Retail numbers paint positive picture
Listening to this week's conference calls from major retailers, it's hard to stay negative.
If you want to be negative, do not, I repeat, do not read the conference calls from this week's prominent retailers -- Lowe's (LOW), Home Depot (HD), Wal-Mart (WMT), Nordstrom (JWN), Saks (SKS) and Urban Outfitters (URBN).
Don't read them, because you will not be able to stay as negative as you are. You will have to lump in some dollops of Allied Irish (AIB) bonds, miserable cotton costs, some horrid congressional wrangling and a couple of Ben Bernanke-bashing editorials in order to stay as negative and pessimistic as you might be.
Given that two-thirds of this economy is based on service and spending, that's a lot of positives to offset the negatives of higher copper prices -- or is it lower copper we are worried about now, I forget -- and Chinese source-switching.
Forget the headlines, some of which read positively and some of which read like misses; none were misses, believe me. What matters is that every single one of these companies executed better than we thought. Almost all have tight inventories -- too-tight inventories going into the holiday season. Everyone is feeling pretty good about the stability out there.
In short, these are amazing companies reporting pretty terrific quarters, and while I would love to be able to say that's because each is run by geniuses -- that's hardly the case, although these guys are smarter than your average bear -- a lot of the success is simply because things stopped getting worse. We are bumping along the bottom, and these companies are getting stronger and better as that happens.
Believe me, this is amazing. When you consider that, as Carol Tome, the incredible chief financial officer of Home Depot, said on the company's call, "The savings rates now are over 4%. Historically the savings rates in the country were around 2%, so consumers have definitely deleveraged," these earnings are nothing short of spectacular.
Every single one of these retailers has seen a dramatic decline in the use of credit cards, courtesy of both the environment and the difficult consumer "education" and card charge changes out of Washington.
I was particularly blown away by the results of Home Depot this week and Costco (COST) recently when you consider that the "private fixed residential investment as a percentage of GDP," what Home Depot thinks is the best way to measure its business, is at a 60-year low, coming in at 2.2%. Lowe's, which is not as bad as it has been, did fine on this score, too.
Think about it: Double the savings rate, cut the spending on homes to a 60-year low yet still deliver positive comps in almost every region? Dazzling. Dazzling.
Robust home-related store purchases are difficult to imagine, given the negative drumbeat of how much value homes are losing, even as all national data except Zillow's show home prices have been bumping along the bottom for a year now.
But apparel is terrific, too. Take Urban Outfitters. It was supposed to have the wrong fashion, the wrong levels of inventories, the wrong country sourcing and the wrong fabric mixture (cotton). What did it end up with? Excellent fashion sales, particularly in the end of the quarter; lean inventories; better country sourcing than most because it saw the Chinese wage increases coming; and very little upward pressure from cotton prices. No wonder the stock, which was heavily shorted, rallied more than 10%.
You can contrast high and low and find positives. Saks, which is not a terrific operator, posted terrific earnings in part because it is busy slaughtering sacred-cow stores that aren't doing that well, such as the Southampton, N.Y., store. It wasn't, like many others in the chain, economical. Saks is also getting labor costs, a constant problem, under control.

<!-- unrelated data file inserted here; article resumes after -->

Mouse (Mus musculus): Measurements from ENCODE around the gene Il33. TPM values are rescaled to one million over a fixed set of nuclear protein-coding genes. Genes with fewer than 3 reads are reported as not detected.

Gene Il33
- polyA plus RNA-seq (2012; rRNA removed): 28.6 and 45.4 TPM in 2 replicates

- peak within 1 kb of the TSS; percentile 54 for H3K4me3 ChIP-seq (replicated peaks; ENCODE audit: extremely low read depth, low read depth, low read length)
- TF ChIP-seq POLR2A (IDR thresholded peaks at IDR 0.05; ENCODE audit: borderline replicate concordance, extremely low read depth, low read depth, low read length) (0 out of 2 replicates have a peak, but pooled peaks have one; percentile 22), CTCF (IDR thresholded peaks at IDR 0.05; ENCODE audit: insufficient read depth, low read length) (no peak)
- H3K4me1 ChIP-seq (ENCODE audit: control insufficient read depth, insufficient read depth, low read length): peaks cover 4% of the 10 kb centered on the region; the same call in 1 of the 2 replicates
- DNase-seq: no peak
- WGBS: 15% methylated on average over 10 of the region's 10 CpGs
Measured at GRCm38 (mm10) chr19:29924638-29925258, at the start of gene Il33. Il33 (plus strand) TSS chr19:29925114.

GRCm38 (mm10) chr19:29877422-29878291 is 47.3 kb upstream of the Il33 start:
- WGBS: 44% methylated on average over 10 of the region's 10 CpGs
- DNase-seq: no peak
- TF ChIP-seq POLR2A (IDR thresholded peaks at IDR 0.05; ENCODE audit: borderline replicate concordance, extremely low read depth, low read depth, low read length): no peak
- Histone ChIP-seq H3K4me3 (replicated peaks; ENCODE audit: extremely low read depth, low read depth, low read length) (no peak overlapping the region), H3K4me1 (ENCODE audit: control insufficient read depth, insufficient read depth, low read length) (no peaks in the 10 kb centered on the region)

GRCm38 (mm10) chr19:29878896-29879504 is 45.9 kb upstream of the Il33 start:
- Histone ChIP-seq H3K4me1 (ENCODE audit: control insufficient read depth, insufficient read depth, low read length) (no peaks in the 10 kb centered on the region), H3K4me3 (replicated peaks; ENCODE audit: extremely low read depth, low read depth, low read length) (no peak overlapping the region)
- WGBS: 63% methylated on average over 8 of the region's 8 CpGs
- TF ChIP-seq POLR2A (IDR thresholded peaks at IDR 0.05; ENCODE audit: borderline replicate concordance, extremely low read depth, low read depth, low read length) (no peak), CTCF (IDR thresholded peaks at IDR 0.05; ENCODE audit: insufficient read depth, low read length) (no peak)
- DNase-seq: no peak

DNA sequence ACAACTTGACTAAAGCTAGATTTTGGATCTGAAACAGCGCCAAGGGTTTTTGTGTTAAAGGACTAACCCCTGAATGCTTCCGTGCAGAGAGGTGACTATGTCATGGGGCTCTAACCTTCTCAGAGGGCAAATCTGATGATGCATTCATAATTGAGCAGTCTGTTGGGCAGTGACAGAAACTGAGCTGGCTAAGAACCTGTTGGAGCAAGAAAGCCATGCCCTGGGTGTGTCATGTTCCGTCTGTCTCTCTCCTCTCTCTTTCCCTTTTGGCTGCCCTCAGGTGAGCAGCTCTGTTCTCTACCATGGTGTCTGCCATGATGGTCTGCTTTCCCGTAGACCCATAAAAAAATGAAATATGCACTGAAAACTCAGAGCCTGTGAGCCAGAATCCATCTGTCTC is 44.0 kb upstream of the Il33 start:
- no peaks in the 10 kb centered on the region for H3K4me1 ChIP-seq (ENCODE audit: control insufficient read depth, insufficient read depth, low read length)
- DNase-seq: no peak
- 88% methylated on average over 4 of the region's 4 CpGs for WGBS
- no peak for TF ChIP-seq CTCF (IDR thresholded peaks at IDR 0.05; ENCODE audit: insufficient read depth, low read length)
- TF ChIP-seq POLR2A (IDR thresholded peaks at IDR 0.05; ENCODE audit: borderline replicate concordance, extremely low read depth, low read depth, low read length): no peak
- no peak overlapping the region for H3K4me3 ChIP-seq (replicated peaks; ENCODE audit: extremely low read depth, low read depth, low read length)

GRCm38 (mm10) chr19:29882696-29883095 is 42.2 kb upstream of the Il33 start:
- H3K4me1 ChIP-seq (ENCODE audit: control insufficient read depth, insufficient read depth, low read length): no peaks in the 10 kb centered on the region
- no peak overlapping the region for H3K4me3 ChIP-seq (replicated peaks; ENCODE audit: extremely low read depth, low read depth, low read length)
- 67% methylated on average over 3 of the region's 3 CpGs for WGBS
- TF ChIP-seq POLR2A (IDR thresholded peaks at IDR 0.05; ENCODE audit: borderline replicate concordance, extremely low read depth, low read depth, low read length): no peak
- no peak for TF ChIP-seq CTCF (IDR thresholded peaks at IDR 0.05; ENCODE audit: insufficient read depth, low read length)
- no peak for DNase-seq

Plus, the positive stock market played a role as it seems to have done with Nordstrom, which delivered an exceptional quarter. Same-store sales vaulted 5.8%. Lump in all channels (catalog, online), and you get 7.3%, with expensive items like jewelry, dresses and shoes doing terrifically. Going into the holidays, Nordstrom is talking as if it has the best inventory positioning in a long time. Boy, I wish the media were on that call. It would kill a ton of negative stories.
Wal-Mart is the toughest call. It's still not doing well. But the market liked it anyway because Wal-Mart is in the "not as bad as it used to be" mode, and that's enough for a stock that has done nothing for years.
What picture does all of this good news paint? One that says things are getting better in this country, mostly because of a better stock market and stabilization of the economy despite Washington. Perhaps that's the real reason long rates are going higher. Things are getting better.
Plus we have Ben Bernanke's safety net, one that can be removed gradually if we get a tax bill, a continuation of unemployment benefits and some better labor numbers.
So add it all together -- and I am not even talking about robust auto sales -- and you struggle to be negative. But negative we must be, right? Because isn't that what are elders are saying? Isn't that what our reporters, who I doubt were on these conference calls, say? Don't the anecdotal negatives of early TV discounts counter all of this good news? Doesn't this news seem disconnected to the allegedly weak sales of Apple (AAPL) iPads, sales that I know are terrific from my own sources?
Anyway, you were warned. I told you the work led to positive conclusions. Believe me, I wish it were the other way around. Then I could be consensus. But the darned work says otherwise. Oops, I am doing it again. I am letting the positive homework get in the way of the negative story.
Sorry to let so many down with all of that good news.
At the time of publication, Cramer was long Apple.
Follow Cramer's trades for his Charitable Trust.
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